The 86th annual Pulaski Day Parade on the Parkway on Sunday celebrated the history, culture and pride of the Polish American community in Philadelphia and honored Revolutionary War hero Gen. Casimir Pulaski.
Hundreds of Polish American members of churches, cultural organizations, folk dance and song groups, and Polish language schools marched.
The parade also marked the 411th year since Polish settlers first came to America. Invited to establish a glass industry in the colonies, the Polish craftsmen arrived in Jamestown, Va., in October 1608 — 12 years before the pilgrims. They opened a glassblowing shop, which became the first American industry to produce commercial items exported from America to Europe.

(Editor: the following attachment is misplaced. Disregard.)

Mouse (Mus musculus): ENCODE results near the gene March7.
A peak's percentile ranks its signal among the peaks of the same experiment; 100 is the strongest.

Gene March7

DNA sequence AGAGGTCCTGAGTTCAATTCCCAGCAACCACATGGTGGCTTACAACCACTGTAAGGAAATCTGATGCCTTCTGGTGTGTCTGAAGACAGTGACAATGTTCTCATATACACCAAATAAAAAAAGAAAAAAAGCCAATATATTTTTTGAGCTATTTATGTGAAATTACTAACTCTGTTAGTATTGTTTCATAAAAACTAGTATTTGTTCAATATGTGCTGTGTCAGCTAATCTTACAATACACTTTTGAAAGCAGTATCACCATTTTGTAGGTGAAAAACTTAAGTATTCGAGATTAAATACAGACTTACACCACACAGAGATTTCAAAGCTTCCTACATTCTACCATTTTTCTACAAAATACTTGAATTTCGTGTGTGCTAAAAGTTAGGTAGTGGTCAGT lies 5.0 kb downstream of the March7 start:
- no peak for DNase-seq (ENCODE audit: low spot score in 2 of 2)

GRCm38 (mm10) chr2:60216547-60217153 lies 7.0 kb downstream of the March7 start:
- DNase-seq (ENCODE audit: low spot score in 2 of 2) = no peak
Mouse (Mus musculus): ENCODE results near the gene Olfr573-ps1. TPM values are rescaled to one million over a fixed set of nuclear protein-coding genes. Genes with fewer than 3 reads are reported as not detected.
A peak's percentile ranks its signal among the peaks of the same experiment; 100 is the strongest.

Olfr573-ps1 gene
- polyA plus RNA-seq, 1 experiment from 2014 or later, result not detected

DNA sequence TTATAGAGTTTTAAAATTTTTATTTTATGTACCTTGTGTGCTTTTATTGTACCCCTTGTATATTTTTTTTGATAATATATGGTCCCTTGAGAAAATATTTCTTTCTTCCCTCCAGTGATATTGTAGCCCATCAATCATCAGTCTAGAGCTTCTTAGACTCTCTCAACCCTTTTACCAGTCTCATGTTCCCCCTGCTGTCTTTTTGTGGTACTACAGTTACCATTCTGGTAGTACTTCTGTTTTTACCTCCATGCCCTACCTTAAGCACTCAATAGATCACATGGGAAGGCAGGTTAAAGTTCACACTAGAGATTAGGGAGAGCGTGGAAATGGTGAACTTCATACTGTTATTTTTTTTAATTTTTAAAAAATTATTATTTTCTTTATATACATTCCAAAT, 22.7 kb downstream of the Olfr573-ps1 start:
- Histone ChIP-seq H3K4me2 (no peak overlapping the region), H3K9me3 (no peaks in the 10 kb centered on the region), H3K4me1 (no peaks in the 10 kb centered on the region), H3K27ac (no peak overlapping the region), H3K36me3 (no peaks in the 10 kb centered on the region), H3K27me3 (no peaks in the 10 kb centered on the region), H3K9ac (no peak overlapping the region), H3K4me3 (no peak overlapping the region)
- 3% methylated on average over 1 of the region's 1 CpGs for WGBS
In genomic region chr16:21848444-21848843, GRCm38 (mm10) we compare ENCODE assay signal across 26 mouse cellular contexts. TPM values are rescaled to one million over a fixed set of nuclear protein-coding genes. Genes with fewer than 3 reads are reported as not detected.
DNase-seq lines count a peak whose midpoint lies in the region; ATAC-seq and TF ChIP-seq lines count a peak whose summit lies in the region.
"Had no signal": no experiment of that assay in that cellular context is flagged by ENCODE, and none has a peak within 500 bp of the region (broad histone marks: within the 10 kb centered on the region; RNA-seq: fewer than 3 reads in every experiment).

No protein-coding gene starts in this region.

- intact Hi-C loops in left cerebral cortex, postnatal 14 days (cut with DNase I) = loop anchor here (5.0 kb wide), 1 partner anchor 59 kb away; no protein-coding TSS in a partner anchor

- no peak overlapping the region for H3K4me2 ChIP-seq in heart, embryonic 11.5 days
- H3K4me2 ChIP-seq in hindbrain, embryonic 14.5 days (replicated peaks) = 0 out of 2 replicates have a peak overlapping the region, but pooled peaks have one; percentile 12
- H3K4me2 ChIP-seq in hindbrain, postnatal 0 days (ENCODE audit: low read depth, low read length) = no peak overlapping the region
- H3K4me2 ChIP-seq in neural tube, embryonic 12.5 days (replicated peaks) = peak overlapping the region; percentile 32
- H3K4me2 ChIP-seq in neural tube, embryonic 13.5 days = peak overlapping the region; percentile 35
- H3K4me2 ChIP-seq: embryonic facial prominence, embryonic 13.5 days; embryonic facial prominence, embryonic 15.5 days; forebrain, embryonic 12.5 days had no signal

Gen. Pulaski, considered the father of the U.S. cavalry, was born in Poland in 1745 and came to America to join the fight for independence. He was commissioned as a brigadier general and his cavalry first defended Minisink Island in the Delaware River, and Little Egg Harbor in New Jersey, before being dispatched to the South. On Oct. 9, 1779, during the Battle of Savannah, Pulaski was mortally wounded by a cannon blast while charging into battle on horseback.